On May 9, the General Assembly Representatives voted to ban hydraulic fracturing waste from gas wells. The bill (HB 6329) passed by a vote of 141-6, and will now go to the Senate for consideration.
This is an encouraging sign that the movement to ban drilling waste town by town is having an effect. Activists have spent the last several years building a movement to go further than the state’s current moratorium. And here’s another sign that things are on the right track: An amendment that would have replaced the bill with a one year extension on the current moratorium was voted down by almost two-thirds of the house, by a vote of 96-50.
Connecticut is one of the smallest and most densely populated states in the country. We cannot risk bringing toxic, radioactive fracking waste here. With the overwhelming vote, the House acted to keep tanker trucks filled with hydraulic fracturing waste from gas wells off our highways, out of waste treatment facilities, and de-icing products used on roads.
If it passes, the bill will amend current state law that requires the Department of Energy and Environment Protection (DEEP) to submit regulations. This has never been an adequate option. Regulations to accept waste puts Connecticut on a path for serious contamination risks and costly remediation bills, if that can even be done. Radioactivity and chemical contamination has spread in other states due to spills, leaks and discharge to waterways following treatment efforts.
Throughout the debate, legislators repeatedly referred to fracking waste bans that have been passing with overwhelming support across the state. Seventeen towns now have local ordinances banning all oil & gas drilling and extraction wastes, with more to come. Constituents in 42 more towns are interested, actively organizing or have local leaders championing new laws. And all but one of the local ordinances are more protective than the current bill moving through the legislature.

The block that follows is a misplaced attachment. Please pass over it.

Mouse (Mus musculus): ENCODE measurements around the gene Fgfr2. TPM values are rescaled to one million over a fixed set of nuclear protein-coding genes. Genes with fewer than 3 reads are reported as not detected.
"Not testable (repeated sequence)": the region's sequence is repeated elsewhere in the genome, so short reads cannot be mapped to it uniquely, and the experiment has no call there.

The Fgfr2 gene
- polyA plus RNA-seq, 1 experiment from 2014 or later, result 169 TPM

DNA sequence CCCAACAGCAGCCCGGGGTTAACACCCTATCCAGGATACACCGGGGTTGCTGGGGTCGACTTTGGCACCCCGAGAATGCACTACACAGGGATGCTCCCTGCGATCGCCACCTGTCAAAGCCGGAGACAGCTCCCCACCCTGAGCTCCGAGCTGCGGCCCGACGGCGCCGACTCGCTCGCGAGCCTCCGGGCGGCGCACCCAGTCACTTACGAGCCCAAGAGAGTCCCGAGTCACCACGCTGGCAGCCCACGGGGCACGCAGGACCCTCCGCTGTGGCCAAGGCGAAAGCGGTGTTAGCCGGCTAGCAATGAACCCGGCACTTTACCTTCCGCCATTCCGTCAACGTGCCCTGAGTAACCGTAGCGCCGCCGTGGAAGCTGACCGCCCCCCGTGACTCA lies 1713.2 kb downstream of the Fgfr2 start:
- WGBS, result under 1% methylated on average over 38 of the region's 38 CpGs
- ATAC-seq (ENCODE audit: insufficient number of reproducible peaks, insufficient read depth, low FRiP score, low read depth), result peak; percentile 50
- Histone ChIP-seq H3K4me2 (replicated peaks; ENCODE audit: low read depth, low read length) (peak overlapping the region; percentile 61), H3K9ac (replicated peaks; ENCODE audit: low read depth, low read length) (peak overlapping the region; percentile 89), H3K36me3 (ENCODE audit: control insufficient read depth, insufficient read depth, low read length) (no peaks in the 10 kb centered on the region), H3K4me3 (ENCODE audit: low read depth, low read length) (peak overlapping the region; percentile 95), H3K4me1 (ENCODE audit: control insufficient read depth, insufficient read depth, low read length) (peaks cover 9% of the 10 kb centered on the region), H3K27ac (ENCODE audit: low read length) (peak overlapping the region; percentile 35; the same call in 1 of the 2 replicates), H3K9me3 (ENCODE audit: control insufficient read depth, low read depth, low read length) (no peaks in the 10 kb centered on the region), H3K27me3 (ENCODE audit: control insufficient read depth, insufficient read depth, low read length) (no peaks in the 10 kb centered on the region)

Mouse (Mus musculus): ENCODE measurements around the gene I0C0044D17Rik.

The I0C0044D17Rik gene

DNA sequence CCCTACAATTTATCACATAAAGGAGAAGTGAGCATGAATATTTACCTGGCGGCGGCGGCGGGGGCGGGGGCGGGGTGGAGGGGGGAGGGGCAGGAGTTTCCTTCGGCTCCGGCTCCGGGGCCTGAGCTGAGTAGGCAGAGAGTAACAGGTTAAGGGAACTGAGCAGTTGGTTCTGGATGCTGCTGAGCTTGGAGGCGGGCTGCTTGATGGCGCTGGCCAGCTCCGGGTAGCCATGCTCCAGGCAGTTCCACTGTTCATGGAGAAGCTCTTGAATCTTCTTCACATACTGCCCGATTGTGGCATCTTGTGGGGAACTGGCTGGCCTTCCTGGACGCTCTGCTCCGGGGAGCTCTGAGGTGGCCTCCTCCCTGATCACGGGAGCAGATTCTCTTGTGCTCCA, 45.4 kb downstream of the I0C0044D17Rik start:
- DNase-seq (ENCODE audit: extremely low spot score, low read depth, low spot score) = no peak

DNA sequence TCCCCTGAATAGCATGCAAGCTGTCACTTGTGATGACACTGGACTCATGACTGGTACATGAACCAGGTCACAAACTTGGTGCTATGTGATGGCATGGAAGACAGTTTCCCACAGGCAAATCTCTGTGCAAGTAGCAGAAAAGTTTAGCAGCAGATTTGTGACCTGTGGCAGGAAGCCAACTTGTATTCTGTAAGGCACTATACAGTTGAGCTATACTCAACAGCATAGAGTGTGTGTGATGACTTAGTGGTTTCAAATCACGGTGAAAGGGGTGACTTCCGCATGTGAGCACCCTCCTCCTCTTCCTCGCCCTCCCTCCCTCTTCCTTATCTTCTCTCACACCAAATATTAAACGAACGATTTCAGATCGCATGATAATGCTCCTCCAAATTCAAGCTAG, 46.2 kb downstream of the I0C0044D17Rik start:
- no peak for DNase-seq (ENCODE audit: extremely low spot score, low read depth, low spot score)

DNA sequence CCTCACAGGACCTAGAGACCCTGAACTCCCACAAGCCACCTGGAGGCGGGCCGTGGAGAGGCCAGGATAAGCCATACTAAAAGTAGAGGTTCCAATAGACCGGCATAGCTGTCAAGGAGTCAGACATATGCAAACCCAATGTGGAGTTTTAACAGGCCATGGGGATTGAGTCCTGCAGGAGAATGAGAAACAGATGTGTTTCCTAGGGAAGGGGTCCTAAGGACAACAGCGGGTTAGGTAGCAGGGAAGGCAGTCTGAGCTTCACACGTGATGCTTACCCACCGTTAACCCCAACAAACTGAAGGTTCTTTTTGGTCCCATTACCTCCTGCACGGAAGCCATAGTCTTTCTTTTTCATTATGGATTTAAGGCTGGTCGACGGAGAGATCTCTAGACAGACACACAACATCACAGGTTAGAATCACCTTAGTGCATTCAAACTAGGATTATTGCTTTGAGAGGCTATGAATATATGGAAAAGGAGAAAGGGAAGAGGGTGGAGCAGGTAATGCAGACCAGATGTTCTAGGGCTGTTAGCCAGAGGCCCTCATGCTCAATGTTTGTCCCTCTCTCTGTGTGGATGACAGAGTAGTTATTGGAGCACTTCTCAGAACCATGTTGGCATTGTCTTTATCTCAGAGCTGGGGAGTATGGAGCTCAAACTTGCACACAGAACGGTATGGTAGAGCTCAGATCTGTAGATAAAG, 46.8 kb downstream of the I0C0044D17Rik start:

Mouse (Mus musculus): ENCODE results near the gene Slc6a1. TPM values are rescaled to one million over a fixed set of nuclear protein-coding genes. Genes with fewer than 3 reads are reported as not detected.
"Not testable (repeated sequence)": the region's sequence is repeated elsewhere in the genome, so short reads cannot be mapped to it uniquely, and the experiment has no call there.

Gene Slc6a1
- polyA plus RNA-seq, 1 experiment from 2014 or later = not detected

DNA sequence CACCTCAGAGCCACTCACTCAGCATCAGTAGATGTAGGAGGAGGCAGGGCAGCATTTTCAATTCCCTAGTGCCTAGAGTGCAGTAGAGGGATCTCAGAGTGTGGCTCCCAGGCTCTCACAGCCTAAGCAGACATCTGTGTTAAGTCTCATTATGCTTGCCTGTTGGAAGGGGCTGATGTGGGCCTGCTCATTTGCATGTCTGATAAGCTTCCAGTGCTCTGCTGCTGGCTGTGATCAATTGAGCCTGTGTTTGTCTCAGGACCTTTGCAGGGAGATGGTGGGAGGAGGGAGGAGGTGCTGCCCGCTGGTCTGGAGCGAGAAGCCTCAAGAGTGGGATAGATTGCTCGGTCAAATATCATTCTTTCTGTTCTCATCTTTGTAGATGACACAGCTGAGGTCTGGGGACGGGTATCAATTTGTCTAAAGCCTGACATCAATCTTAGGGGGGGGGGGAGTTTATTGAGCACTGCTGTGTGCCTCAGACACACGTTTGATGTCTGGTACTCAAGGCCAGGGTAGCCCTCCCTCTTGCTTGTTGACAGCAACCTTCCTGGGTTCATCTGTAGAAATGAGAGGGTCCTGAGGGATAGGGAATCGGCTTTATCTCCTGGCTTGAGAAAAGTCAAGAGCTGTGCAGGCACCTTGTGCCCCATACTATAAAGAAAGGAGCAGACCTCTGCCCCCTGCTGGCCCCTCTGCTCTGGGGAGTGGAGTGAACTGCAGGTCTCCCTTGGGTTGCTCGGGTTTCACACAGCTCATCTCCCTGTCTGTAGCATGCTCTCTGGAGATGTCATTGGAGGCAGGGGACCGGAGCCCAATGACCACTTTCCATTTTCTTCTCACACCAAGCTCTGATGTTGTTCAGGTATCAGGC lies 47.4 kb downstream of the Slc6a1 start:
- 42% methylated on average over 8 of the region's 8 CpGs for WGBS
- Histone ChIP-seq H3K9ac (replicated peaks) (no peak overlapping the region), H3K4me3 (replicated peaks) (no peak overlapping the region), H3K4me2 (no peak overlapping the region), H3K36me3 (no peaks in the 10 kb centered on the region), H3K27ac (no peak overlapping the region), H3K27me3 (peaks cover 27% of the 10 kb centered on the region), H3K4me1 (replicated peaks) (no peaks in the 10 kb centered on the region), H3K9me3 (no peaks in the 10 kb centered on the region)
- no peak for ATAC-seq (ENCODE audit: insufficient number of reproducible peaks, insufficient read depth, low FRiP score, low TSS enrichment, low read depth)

Food & Water Watch has been working with numerous local advocates to help spearhead town ordinances, alongside Eastern CT Green Action, League of Women Voters NE CT and "No Frack Waste" citizen committees, with terrific support from Citizens Campaign for the Environment, Inter-Religious EcoJustice Network, CT Sierra, the Catholic sisters with the Collaborative Center for Justice, Rivers Alliance, Grassroots Environmental Education, and 350CT.org. Whatever happens with statewide legislation, it is clear that local efforts will continue.
HB 6329, it should be said, has some shortcomings. It removes some key protections that currently exist in state law. As currently written, the bill also removes wording from current law that requires the disclosure of all constituents of fracking waste, including multiple chemical combinations and radioactivity. And it doesn't exempt all drilling and extraction wastes, storage wastes, or any oil wastes.
But a permanent solution is the right move for legislators. It’s up to them to take action.
Jennifer Siskind is a Food & Water Watch Local Coordinator in Connecticut.